> printf((char *)u, f);    // flag: u = 0+ll is untrusted
>
> sv2 = NULL;
>
> sv2 += ll;
>
> printf(sv2, f);    // flag: sv2 = NULL+ll is untrusted
>
> sp2 = NULL;
>
> sp2 += ll;
>
> printf(sp2, f);    // flag: sp2 = NULL+ll is untrusted
>
> printf(sp3, f);
>
> sv3 = sp3;
>
> sv3 += ll;
>
> printf(sv3, f);    // flag: sv3 = sp3+ll is untrusted
>
> sp3 += ll;
>
> printf(sp3, f);    // flag: sp3 = sp3+ll is untrusted
>
> }
>
> }
>
> The indicated calls to printf should be flagged because an untrusted
> value is passed as the format string (the first argument).  When I run
> the alpha.security.taint checker on this, it only flags the last two.
> Looking into this, I found that the static analyzer often assigns an
> unknown value to the result of casting from an integer to a pointer.
> Taint can’t be attached to an unknown value, so I need a known value
> for the pointer. Although I’m not sure if this is really what we want
> to do, for now I added a post-check call-back on cast expressions to
> my checker that casts the integer to unsigned and then assigns the
> result as the pointer value.
>
> void UntrustedDerefChecker::checkPostStmt(const CastExpr *CE,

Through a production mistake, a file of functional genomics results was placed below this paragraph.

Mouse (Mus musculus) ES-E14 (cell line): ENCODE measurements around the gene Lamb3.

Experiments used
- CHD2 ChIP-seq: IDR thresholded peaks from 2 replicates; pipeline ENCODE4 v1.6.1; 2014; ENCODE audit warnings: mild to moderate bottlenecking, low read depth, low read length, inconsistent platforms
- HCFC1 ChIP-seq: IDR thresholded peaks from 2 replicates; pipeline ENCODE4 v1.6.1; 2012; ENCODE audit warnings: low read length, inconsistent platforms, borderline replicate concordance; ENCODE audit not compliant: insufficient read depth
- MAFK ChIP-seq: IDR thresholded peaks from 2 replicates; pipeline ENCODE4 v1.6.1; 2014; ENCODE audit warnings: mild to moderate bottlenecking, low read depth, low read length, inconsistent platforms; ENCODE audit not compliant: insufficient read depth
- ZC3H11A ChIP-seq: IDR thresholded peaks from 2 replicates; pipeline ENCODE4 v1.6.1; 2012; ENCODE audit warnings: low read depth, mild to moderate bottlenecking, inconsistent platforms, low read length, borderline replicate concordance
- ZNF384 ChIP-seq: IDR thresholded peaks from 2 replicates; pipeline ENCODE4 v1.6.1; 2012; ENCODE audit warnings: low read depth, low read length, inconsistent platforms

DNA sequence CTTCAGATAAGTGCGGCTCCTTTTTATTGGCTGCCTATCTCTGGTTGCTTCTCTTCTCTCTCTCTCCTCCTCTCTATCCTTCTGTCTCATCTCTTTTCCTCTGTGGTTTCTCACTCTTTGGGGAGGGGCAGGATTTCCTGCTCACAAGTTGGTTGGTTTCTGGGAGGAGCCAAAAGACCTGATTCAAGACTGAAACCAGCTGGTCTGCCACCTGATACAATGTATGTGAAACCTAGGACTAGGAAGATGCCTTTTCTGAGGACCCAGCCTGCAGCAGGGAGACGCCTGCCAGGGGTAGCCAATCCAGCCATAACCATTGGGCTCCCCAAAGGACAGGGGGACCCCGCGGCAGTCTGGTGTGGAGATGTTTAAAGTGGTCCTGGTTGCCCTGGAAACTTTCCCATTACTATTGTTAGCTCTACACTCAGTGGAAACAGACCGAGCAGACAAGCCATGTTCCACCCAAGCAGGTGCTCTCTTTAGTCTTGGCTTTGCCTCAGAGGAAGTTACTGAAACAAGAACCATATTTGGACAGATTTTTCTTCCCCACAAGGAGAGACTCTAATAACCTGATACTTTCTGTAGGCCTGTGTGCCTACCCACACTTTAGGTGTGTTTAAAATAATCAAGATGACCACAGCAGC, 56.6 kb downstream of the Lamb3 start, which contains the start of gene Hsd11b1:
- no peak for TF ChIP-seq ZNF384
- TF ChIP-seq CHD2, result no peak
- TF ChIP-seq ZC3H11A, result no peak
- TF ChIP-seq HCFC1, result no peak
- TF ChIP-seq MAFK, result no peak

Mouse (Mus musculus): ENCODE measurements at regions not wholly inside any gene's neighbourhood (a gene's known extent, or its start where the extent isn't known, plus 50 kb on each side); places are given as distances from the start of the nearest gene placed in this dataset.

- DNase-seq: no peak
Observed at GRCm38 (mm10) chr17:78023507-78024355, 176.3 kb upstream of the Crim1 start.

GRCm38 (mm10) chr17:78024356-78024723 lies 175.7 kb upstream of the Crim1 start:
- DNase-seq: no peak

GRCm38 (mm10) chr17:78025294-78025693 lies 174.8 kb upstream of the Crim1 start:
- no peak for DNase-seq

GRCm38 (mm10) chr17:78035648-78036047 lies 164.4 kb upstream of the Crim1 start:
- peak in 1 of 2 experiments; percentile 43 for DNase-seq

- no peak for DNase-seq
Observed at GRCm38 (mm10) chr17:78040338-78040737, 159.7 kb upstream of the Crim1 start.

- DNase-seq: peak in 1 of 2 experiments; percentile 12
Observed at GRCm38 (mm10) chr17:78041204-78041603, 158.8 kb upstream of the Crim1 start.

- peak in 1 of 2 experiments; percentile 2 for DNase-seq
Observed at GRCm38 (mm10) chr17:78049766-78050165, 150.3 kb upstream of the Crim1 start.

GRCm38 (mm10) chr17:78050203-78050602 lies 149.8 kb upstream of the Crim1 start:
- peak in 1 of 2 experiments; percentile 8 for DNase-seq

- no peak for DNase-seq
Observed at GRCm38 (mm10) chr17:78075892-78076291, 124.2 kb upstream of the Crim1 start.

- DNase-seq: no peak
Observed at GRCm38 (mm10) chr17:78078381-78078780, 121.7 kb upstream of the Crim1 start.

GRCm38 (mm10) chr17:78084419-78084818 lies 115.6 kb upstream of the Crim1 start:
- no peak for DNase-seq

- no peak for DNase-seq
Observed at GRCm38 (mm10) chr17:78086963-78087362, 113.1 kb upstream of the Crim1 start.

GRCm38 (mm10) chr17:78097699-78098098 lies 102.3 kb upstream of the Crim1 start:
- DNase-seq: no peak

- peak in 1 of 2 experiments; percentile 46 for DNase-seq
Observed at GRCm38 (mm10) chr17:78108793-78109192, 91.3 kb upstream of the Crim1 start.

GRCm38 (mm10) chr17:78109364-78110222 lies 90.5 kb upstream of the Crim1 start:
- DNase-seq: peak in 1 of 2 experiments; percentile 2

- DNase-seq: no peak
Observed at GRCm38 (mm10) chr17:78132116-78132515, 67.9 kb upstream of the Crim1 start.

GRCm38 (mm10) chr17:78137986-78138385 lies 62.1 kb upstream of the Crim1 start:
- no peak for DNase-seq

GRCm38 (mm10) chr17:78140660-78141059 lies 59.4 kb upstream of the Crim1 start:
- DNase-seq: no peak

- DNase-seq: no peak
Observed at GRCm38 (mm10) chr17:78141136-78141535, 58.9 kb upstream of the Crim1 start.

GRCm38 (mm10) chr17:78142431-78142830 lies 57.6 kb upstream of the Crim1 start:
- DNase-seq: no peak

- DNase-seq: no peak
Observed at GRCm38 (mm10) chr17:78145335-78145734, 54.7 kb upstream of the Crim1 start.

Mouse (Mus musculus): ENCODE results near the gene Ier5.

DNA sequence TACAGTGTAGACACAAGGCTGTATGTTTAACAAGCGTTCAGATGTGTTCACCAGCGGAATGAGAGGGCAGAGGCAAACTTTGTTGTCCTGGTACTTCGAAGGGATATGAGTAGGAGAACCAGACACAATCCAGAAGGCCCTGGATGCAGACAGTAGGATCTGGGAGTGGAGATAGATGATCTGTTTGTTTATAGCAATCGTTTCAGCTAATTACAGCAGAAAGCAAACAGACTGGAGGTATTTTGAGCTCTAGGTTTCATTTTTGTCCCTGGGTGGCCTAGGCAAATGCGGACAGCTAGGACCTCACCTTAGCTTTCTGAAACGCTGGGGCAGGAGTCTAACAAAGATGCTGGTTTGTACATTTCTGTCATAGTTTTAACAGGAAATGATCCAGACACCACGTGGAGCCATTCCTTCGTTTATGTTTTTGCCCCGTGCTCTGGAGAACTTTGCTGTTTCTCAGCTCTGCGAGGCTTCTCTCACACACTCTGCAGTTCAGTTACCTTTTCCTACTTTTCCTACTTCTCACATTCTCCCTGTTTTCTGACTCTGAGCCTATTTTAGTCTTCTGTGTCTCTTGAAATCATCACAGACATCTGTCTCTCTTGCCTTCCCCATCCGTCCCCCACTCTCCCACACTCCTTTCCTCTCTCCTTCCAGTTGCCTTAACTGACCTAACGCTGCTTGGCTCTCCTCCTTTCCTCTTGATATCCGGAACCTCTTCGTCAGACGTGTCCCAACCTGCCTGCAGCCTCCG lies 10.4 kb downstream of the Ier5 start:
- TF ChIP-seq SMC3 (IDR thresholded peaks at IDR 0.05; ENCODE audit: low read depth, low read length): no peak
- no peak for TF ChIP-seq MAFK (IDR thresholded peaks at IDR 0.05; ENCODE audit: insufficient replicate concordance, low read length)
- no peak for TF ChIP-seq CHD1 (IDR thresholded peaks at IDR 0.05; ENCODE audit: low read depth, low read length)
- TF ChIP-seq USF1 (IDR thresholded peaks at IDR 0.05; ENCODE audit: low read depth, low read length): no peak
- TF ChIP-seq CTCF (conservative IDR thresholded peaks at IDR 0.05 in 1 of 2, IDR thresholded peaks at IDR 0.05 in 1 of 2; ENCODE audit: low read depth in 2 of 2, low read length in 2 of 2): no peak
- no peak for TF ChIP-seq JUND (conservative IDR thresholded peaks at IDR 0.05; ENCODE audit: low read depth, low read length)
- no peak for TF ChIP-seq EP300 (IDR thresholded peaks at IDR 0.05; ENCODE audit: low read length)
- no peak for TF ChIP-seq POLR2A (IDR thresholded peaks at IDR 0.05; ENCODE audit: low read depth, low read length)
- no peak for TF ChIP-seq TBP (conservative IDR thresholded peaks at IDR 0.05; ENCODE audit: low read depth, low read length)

> CheckerContext &ChCtx) const {
>
> ProgramStateRef St = ChCtx.getState();
>
> const LocationContext *LCtx = ChCtx.getLocationContext();
>
> if (CE->getCastKind() == CK_IntegralToPointer && St->getSVal(CE,
> LCtx).isUnknown()) {
>
> // if cast to pointer resulted in an unknown value, try casting to
> unsigned instead
>
> const Expr *SubExpr = CE->getSubExpr();
>
> QualType CastTy = ChCtx.getASTContext().UnsignedLongTy;
>
> QualType SubExprTy = SubExpr->getType();
>
> SVal Val = St->getSVal(SubExpr, LCtx);
>
> Val = St->getStateManager().getSValBuilder().evalIntegralCast(St, Val,
> CastTy, SubExprTy);
>
> ChCtx.addTransition(St->BindExpr(CE, LCtx, Val));
>
> }
>
> }
>
> When I run alpha.security.taint together with this on the test file,
> it flags the calls to printf where (char *)l and (char *)u are passed,
> but not the calls where sv1, sp1, (char *)NULL+l, sv2, or sp2 are
> passed, even though these are just different expressions with the same